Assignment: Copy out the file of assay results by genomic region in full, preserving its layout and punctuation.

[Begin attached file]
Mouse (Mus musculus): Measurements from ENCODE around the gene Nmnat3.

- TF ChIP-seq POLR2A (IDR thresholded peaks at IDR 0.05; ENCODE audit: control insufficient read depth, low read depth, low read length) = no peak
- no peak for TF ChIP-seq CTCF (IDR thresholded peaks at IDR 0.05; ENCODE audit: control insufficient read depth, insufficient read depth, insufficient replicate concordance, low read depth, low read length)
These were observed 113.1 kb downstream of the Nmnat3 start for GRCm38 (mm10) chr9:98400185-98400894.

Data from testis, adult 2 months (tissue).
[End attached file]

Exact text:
Mouse (Mus musculus): Measurements from ENCODE around the gene Nmnat3.

- TF ChIP-seq POLR2A (IDR thresholded peaks at IDR 0.05; ENCODE audit: control insufficient read depth, low read depth, low read length) = no peak
- no peak for TF ChIP-seq CTCF (IDR thresholded peaks at IDR 0.05; ENCODE audit: control insufficient read depth, insufficient read depth, insufficient replicate concordance, low read depth, low read length)
These were observed 113.1 kb downstream of the Nmnat3 start for GRCm38 (mm10) chr9:98400185-98400894.

Data from testis, adult 2 months (tissue).